The Robust and resilient Icelandic horses
Two of the best horses I’ve met. Not that I’ve met many, but these were super nice and friendly. I met them close to the canyon that’s on the shift of the two tectonic plates that Iceland sits on, which are moving further away from each other. The horses are Icelandic horses and they’re small, but they are built to endure that kind of weather. Yes, that’s a reference to First Aid Kit which I also say to, and about, myself when I think about the fact that I live in a place that has winter almost 8 months of the year. I thought to myself this morning that this winter must be the longest and snowiest winter in a long time. We have so much snow up here in the north of Sweden and there’s probably more to come these next days. But of course, there are so many perks with that, it’s beautiful and the skiing season is in full swing with snow that will last for at least one more month. Probably more. Skiing in the north of Sweden in spring winter, when the light has returned and we have more than 12 hours of daylight is the best. You get a tan too since the snow reflects the sun. So now we have long and quite warm days, with cold nights and temperatures down to -23 degrees celsius as it was tonight, but nice sunny days when you feel the warmth of the sun. This is one of the best times to visit the north of Sweden, or Norrbotten as it is called, which sits just above and below the arctic circle.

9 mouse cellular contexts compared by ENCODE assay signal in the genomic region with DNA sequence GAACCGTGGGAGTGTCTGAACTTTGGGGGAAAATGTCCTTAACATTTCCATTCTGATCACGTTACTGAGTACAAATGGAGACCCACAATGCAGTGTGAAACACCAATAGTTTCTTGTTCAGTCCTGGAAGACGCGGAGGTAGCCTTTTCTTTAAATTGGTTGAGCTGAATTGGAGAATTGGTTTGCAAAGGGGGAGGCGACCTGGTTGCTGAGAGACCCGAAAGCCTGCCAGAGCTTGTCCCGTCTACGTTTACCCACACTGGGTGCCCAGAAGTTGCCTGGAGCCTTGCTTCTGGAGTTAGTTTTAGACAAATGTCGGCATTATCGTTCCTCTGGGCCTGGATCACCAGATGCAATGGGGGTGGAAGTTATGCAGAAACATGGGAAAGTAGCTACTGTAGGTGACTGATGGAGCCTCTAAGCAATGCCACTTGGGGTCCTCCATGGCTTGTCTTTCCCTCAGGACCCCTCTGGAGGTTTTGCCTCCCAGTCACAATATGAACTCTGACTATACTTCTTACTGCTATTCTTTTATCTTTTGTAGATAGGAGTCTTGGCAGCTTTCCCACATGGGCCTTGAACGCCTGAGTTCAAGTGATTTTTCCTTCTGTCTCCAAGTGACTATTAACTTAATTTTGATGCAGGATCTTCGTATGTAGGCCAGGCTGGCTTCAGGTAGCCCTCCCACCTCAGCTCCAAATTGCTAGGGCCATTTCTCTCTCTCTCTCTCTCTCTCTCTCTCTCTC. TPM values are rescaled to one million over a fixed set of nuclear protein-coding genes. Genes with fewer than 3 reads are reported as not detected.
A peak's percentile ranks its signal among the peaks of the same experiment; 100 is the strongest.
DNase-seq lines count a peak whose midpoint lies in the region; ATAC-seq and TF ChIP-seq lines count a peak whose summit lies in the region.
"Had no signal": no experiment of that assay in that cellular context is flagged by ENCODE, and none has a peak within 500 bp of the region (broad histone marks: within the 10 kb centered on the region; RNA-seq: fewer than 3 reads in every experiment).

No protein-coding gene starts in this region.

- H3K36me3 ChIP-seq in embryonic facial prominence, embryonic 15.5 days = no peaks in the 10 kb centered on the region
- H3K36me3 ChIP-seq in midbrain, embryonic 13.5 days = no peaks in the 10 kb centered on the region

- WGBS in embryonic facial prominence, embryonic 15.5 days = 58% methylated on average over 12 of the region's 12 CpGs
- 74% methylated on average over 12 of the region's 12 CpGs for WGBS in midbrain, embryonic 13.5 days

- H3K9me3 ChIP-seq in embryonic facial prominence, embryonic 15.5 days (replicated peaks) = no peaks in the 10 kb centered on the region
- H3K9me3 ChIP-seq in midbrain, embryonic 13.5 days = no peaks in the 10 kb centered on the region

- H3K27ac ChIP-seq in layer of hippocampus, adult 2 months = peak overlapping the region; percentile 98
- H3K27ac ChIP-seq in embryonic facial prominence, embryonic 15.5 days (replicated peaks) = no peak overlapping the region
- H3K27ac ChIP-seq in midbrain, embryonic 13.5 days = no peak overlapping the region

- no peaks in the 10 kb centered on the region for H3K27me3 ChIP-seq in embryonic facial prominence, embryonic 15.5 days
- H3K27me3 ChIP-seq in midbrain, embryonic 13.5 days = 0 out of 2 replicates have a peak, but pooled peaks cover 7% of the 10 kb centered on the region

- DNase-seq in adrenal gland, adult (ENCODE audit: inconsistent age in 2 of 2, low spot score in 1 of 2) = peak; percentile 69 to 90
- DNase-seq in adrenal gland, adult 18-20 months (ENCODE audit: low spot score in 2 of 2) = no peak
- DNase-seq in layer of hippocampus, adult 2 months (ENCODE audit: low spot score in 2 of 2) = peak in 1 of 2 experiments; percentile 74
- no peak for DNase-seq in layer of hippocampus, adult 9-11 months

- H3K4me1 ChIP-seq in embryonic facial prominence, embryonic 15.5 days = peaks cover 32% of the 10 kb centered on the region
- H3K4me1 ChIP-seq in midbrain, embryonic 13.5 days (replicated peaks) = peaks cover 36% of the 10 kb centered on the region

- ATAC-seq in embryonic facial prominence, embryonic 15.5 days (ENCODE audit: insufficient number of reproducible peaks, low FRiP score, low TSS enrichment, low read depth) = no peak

But, that’s not what I was going to write about. I wanted to talk a little bit of these nice horses, which I met during a bus trip in Iceland when it was at least -20 degrees and windy. But these horses were just fine with it. They didn’t seem to mind at all. The Icelandic horse is so small that many people mistake them for ponies, which they’re definitely not. They are just built for the climate. It was one of the highlights of my Golden Circle bus tour in Iceland that was finished with a dip in the thermal bath of Blue Lagoon. And, I will post more about my trip to Iceland.
This is one of the occasions that I regret not pulling my camera out of my backpack. I didn’t expect the horses to be so friendly and photogenic. I just pulled out my phone and kept snapping away. “Maybe I should take my camera out” I kept thinking to myself but then thought they would run away if I did that. But, it turned out to be a good thing too since I’ve submitted the photo to the iPhone Photography Awards. I don’t think I’ve got a chance of winning or so since my photo is quite similar to the one they’re using as a cover photo to the awards, but their horse is a big one. It’s just that I like this photo a lot and sometimes that’s what I think you should do in photo contests, submit the photo you like the most regardless of what the trends are or who the judges of the contests are. There’s a very small chance of winning anyway but, as I stated earlier, you get at chance to look through your photos, maybe you notice a trend in your photography or a change in style, but most importantly it takes you back to the moment you took that photo. And maybe I was more present in the moment using my phone instead of a proper camera. I’ll give my phone credit for that.